Skin fears for leukaemia children

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The Independent Online
CHILDREN who recover from leukaemia and other blood cancers may be more at risk of skin cancer in later life and should avoid sunbathing, researchers say, writes Celia Hall.

They have found that after receiving drug therapy, the children developed a large number of moles on their skin of a type that are an established risk factor for malignant melanoma, a potentially fatal skin cancer.

The researchers, led by Professor Rona McKie, of the University of Glasgow, counted up to 34 moles, or naevi, on 22 children before chemotherapy, a mean of four per child, which is normal.

Three years later they counted between 30 and 199 moles, a mean of 76 per child. Some of the naevi had appeared in unusual places, on the palms and soles of hands and feet and between fingers and toes, they say in tomorrow's edition of the British Medical Journal.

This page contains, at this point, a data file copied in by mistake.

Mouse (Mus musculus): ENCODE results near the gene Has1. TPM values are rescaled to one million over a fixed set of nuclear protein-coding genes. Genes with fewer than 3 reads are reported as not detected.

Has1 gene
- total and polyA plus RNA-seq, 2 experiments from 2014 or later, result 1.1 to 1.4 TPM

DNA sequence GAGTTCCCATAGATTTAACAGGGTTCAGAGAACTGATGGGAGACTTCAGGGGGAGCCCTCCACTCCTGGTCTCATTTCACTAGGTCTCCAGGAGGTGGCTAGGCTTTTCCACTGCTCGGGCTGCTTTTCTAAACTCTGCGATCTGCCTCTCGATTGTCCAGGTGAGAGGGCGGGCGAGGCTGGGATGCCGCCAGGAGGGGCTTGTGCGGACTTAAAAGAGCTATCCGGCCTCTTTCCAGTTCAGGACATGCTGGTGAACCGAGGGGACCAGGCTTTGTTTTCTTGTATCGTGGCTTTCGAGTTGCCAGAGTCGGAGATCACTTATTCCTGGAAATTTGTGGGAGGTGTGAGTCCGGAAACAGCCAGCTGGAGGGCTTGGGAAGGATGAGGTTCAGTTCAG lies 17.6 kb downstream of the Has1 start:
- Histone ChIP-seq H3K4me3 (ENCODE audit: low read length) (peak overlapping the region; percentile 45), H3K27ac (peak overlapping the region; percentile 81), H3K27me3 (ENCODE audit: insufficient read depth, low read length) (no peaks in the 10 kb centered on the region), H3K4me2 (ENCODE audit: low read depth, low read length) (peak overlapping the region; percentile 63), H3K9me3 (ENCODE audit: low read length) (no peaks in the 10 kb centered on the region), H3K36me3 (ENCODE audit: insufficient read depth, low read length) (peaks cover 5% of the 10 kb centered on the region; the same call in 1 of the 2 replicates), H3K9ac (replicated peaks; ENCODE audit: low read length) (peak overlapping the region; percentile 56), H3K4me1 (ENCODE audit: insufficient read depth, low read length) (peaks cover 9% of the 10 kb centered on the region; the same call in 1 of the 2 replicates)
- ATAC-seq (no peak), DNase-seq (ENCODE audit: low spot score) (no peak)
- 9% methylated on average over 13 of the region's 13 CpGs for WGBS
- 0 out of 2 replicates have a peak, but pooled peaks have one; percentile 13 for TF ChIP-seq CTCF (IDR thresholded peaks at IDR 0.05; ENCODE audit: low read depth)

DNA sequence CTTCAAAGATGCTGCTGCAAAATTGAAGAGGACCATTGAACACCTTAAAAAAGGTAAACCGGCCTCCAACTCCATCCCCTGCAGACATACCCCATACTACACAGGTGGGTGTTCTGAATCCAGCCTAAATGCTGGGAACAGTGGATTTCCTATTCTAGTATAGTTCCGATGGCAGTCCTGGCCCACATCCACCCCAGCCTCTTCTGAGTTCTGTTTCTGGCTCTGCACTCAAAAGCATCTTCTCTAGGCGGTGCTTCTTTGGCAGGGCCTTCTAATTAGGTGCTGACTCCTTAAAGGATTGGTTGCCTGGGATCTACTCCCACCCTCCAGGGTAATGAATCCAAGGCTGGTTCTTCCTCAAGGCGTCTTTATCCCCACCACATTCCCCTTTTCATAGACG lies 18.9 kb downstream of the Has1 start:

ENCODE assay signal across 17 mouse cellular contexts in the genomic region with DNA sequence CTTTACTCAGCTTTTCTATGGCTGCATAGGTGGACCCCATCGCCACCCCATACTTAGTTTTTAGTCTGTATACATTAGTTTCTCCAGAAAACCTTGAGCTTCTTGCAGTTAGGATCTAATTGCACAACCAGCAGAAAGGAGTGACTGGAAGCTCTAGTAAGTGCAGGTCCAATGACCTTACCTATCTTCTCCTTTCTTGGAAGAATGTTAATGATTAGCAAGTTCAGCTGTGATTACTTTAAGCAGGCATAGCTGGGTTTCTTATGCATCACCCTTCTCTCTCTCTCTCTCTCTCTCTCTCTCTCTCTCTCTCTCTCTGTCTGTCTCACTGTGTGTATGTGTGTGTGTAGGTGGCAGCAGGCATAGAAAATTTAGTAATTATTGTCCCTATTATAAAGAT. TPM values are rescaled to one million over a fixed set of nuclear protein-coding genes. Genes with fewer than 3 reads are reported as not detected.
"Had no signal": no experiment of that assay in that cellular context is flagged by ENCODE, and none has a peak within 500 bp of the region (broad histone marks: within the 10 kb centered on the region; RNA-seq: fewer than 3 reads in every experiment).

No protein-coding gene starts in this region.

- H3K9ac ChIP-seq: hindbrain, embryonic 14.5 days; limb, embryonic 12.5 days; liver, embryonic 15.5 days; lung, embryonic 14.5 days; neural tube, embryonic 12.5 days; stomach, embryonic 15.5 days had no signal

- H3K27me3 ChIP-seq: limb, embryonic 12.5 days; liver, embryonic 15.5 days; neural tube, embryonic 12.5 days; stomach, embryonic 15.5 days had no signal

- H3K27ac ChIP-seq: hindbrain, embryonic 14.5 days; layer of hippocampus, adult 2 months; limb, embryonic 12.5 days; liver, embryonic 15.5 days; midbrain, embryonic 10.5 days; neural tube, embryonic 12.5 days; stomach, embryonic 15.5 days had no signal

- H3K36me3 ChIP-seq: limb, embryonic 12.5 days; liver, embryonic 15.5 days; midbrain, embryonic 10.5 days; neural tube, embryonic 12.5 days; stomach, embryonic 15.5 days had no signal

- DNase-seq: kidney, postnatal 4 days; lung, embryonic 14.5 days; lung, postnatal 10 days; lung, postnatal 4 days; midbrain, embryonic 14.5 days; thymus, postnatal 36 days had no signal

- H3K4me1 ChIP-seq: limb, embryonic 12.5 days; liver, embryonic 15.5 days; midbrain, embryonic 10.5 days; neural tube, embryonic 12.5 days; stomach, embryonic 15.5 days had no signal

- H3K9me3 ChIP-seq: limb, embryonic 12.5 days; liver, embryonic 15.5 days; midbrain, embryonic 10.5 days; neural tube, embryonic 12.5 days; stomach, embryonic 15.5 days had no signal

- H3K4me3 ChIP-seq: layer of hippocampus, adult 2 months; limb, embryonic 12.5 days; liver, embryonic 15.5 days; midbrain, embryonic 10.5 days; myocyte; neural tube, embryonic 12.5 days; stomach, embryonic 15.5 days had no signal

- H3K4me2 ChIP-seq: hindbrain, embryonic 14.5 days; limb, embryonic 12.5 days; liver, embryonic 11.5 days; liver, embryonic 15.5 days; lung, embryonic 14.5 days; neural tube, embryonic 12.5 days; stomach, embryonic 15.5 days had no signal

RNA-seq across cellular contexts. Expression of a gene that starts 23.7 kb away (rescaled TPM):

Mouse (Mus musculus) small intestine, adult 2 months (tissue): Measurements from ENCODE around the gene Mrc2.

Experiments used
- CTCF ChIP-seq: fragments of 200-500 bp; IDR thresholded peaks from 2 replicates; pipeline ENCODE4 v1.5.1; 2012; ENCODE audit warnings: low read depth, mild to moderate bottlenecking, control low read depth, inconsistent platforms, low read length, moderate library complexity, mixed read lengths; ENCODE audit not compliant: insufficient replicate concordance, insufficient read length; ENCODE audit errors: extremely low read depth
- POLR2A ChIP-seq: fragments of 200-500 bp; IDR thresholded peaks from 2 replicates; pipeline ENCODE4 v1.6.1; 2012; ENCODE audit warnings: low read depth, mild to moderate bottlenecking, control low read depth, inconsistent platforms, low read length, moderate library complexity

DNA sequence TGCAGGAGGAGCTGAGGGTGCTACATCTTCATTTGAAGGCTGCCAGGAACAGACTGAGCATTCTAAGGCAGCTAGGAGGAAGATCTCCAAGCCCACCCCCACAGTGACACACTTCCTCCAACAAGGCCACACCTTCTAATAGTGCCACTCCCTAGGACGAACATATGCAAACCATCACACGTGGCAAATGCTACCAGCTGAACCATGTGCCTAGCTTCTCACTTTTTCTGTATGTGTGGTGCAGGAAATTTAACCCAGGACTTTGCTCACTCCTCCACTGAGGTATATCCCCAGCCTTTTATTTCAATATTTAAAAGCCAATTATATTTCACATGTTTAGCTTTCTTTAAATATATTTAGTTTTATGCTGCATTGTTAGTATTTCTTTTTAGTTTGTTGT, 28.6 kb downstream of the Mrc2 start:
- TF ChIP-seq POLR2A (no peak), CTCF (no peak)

The children's moles were not cancerous and the researchers cannot say if they will become so.

Professor McKie says that children and their parents need to be taught to look for the signs of skin cancer and that doctors should give skin examinations when the children are followed up.

Only 2.5 per cent of female prostitutes in Glasgow are HIV positive and all of those women are injecting drug users, another report in the journal says.